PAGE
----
We have extended our Dry Transfer Service to now offer metallic finishes.
These transfers give the look of unpolished metal, which sit between our standard colour transfers and foil transfers in terms of finish.
They are for anyone requiring a metallic look that is not too shiny, great for product design, prototype, sci-fi, model railway and radio control modelling.
We can offer any colour that has a metallic pantone, or similar, reference.
All our transfers are made in-house, so you can consult with our technician to make sure we match your exact requirements.
We have added a number of new DIY Miniature House Kits to our existing range.
These DIY mini house kits are at approximately 1:20 scale. All materials are included, including printed material, a step-by-step manual and LED lights (lithium batteries are included). Additional tools will be needed to complete the kits (rule, scissors, craft knife, needle-nose pliers, pencil, black pen, small screwdriver).
They would also make a great present for those considering modelmaking as a career or hobby, these kit will provide hours of intricate and interesting entertainment.
We have introduced dappled green deciduous etched model tree to our standard range.
These trees give the illusion of light streaming through the branches, of maybe a tree during a change in seasons.
The foliage is a mix of our light, medium & dark coloured textures that create the speckled leaf effect.
These trees give you another option if you want to add interest & variety to a planting scheme.
We have introduced a new dark brown colour trunk to our Build-a-Tree website tool.
You now have 4 choices: white, fawn, brown & dark brown.
These can be matched with 46 different foliage colours in a range of heights from 6 - 200mm, making 2,892 tree options available to you.
This month we have introduced a selection of N scale (1:148 / 1:150) & Z scale (1:220) self assembly Postcard models.
These buildings can be added to model railway layouts or as part of a miniature diorama, which can be embellished with landscaping products such as model trees and ground cover items to add realism & context.
We think these Postcard models would make a great gift for anyone who is creative, or has personal interest in the particular building.
What about bride / groom favours? Either the kit or the finished piece (as if you don’t already have enough to do when organising your wedding…) Each table can create a mini town.
Postcard models are perfect for group making sessions for all ages (14+), with set up requiring very little space. Small and light – perfect for sending a slice of England as a gift to your friends overseas.
If you are a technician or lecturer on a creative arts course which involves 3D modelling of any form, we are in a great position to provide your new students with the tools & materials needed to get them started.
In the past we have provided 'starter kits' for many courses across a number of disciplines including: Model Making, Architecture, 3D Design, Product Design, Interior Design, Furniture Design & Theatre Design.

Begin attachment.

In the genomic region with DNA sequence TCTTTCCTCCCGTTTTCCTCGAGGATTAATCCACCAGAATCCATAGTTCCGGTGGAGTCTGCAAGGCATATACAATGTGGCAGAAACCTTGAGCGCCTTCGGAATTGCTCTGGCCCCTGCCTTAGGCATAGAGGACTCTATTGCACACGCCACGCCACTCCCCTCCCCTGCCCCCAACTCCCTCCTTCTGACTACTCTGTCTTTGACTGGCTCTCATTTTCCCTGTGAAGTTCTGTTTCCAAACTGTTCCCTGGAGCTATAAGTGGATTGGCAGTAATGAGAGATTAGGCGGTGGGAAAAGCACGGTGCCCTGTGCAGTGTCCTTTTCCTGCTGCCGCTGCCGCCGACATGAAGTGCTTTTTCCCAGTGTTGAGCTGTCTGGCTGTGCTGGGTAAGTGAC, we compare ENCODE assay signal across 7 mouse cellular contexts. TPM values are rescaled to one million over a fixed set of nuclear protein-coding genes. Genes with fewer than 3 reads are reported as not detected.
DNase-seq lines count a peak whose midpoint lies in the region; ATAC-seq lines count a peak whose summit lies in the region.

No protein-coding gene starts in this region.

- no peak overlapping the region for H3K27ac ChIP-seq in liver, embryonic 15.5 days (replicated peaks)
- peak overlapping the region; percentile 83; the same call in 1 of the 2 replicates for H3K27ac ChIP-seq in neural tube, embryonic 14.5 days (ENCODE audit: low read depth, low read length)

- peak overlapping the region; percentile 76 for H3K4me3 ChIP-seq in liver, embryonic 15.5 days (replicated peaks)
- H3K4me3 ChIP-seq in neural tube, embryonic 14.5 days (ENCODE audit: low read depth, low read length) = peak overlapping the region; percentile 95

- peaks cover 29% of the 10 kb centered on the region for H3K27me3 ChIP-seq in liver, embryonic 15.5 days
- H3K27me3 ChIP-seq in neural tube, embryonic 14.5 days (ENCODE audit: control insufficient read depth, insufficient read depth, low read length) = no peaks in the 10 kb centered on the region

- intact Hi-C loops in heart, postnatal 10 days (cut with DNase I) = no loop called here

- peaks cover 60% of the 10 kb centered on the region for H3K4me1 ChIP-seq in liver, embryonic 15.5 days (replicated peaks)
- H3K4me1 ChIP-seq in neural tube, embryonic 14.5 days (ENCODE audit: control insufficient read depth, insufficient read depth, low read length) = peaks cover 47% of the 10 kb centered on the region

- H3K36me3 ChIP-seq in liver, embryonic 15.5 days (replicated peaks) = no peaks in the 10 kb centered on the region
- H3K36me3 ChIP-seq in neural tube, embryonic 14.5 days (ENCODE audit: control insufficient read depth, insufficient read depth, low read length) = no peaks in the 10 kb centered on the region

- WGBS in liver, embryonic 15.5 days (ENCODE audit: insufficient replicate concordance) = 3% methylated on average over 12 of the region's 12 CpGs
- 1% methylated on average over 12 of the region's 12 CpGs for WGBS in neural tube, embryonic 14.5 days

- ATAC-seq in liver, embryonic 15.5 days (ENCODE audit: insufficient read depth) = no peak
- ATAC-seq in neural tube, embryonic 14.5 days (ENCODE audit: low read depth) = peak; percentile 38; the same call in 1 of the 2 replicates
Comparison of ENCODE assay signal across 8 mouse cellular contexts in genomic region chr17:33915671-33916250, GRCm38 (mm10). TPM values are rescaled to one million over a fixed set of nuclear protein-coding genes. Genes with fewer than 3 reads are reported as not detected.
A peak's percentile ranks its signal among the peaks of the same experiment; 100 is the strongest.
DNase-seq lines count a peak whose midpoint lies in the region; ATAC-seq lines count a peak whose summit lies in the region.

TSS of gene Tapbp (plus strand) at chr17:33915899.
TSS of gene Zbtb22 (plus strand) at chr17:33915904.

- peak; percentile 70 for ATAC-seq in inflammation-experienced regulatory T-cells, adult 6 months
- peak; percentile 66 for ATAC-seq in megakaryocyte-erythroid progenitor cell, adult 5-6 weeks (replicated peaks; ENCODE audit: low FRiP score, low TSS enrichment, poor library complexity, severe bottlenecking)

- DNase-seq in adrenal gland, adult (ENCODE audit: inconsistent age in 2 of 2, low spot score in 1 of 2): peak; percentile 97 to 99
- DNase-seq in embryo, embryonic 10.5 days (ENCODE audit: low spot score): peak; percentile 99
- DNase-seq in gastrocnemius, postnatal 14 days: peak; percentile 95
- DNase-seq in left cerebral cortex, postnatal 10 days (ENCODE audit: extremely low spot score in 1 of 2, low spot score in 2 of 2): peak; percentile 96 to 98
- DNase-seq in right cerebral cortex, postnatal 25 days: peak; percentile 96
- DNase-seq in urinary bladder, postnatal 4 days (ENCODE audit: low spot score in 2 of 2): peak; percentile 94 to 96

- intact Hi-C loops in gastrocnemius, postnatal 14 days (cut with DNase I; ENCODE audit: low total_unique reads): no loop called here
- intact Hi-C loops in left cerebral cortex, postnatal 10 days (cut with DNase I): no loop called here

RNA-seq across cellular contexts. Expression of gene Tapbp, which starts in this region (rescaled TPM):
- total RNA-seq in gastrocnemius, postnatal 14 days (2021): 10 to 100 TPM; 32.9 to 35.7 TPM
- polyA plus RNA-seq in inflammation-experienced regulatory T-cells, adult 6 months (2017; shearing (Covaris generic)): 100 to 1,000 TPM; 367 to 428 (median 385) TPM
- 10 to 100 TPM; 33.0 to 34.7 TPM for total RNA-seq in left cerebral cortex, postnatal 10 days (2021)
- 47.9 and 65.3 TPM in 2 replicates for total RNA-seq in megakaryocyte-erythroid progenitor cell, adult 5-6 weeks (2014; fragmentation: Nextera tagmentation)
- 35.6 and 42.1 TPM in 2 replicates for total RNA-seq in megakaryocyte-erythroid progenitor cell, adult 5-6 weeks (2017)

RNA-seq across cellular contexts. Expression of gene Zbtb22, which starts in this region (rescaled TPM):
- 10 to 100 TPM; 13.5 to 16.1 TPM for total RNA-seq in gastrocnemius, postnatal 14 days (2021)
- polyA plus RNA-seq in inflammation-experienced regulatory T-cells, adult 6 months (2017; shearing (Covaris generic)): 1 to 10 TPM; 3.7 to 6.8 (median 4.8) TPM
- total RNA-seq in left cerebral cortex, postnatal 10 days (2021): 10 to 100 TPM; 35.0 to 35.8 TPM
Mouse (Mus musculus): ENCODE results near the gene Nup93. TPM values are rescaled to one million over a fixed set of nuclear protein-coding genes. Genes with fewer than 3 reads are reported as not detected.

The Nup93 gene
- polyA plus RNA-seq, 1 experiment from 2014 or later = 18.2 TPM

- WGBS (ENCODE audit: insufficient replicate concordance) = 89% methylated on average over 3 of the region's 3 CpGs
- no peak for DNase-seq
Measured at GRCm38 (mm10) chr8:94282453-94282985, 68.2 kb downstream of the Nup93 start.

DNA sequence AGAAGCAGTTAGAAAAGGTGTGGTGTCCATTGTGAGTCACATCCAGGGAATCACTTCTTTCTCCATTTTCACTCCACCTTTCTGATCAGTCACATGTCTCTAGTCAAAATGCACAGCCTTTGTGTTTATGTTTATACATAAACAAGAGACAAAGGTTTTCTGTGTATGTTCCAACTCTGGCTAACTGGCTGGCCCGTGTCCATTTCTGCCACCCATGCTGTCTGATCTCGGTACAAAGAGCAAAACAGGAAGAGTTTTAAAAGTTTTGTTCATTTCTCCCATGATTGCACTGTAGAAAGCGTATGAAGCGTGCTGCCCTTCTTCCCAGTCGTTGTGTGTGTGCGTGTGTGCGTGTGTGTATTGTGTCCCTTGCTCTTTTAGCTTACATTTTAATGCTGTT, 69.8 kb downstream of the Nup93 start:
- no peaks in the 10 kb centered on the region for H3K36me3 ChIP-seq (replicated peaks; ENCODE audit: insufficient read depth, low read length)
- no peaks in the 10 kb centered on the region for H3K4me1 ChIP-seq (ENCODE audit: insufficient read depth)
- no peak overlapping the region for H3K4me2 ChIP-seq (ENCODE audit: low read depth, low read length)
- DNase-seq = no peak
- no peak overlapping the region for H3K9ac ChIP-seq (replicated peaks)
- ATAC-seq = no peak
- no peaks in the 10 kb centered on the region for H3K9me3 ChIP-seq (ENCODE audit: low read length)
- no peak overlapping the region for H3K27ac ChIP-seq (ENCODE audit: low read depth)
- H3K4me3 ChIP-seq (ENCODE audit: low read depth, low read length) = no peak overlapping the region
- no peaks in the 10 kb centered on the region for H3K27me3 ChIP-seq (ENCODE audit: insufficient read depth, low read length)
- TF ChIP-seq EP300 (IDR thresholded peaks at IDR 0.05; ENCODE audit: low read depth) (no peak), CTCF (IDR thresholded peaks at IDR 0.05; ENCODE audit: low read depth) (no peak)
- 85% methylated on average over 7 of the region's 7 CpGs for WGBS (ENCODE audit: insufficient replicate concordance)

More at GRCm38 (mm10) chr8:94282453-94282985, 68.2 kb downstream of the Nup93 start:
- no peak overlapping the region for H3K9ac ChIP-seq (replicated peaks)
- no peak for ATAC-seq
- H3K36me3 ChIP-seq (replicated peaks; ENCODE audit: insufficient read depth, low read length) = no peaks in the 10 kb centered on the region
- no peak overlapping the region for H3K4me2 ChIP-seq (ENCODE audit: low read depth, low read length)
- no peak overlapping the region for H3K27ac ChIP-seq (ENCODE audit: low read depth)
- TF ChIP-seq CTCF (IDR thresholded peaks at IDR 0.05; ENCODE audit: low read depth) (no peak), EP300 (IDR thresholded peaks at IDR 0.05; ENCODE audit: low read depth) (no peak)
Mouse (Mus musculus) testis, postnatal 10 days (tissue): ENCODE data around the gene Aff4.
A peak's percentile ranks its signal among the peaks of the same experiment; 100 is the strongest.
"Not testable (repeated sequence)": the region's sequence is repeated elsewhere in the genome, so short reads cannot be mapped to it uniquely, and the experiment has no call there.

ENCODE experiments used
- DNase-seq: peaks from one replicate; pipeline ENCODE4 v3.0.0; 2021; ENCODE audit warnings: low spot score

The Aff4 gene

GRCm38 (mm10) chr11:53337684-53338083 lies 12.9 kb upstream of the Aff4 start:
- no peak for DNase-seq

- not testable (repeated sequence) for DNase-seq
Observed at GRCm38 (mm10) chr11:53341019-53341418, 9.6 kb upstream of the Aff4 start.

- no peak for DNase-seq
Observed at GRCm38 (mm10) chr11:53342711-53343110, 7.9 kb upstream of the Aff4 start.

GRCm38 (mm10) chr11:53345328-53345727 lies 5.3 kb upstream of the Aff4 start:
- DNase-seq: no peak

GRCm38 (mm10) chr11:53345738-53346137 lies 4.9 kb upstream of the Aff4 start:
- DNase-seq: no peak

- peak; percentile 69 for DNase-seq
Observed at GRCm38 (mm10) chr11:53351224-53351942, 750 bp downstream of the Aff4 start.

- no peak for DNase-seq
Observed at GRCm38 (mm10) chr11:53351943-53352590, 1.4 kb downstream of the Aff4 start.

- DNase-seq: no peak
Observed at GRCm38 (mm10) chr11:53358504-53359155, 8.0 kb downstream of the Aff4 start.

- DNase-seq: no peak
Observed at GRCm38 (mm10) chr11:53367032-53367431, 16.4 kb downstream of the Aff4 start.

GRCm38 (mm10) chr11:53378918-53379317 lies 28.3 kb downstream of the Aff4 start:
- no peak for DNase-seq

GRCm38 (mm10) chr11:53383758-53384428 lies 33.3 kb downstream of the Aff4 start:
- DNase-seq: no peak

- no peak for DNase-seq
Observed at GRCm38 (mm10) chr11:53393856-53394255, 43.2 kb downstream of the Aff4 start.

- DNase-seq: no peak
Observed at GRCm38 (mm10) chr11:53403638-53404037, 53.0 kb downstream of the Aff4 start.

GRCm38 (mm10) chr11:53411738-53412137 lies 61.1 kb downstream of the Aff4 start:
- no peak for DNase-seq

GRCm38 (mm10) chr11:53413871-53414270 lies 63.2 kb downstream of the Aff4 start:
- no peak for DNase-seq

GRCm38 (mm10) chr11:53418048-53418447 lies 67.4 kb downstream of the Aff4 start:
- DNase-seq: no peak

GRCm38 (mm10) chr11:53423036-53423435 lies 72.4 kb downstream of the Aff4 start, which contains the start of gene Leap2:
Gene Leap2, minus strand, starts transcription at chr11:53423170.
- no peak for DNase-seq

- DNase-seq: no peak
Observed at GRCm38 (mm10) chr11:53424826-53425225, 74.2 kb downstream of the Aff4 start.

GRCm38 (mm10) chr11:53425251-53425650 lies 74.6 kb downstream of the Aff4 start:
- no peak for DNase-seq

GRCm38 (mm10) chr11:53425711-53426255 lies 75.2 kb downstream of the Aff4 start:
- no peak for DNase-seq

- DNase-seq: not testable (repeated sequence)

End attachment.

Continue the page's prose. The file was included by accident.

Typically the kits include adhesives, tools & materials from the following:
Adhesives: Plastic Weld, PVA glue, contact adhesive, superglue, kicker spray, double sided tape, masking tape, Spraymount & Photomount.
Tools: Cutting mat, scalpel & blades, safety rule, steel rule, engineers square, needle files, propelling pencil & fine hair brushes.
Materials: Greyboard, foamboard, PVC sheet, acrylic sheet, mountcard, corrugated card & mirror card.
You can choose items from here, but you have the whole of our inventory is at your disposal.
Just send a list to firstname.lastname@example.org with an estimate of how many kits you may require and we will send you a quote.
As well as receiving our existing 10% educational discount, we will endeavour to increase this depending on your requirements.
We have introduced 3 new products to our already extensive arsenal of Laser Cutting Materials.
PolyBak Laserboard, manufactured in America as a backer for veneers, has been taken up by many US model makers. It’s thin, remains strong even when large areas are cut away and, unlike many other card products, does not show burn marks on the edges.
Our second new material is FIBRANOR, a 3.0mm laser grade black MDF that’s perfectly flat and black throughout. It has an excellent strength/weight relation and can be easily glued, bent, printed, veneered, coated and laser cut. Additionally, it’s sustainably sourced and has low formaldehyde content.
The last of the new laser cutting materials is Green Cast, a 100% recycled and 100% recyclable cast acrylic sheet. Glossy on both sides, this robust material is resistant to scratches, abrasion and UV light.
How we build our Dartmoor diorama:
The diorama is currently on display in our shop.
We have added a number of woodworking products to compliment our existing range of wooden model making materials.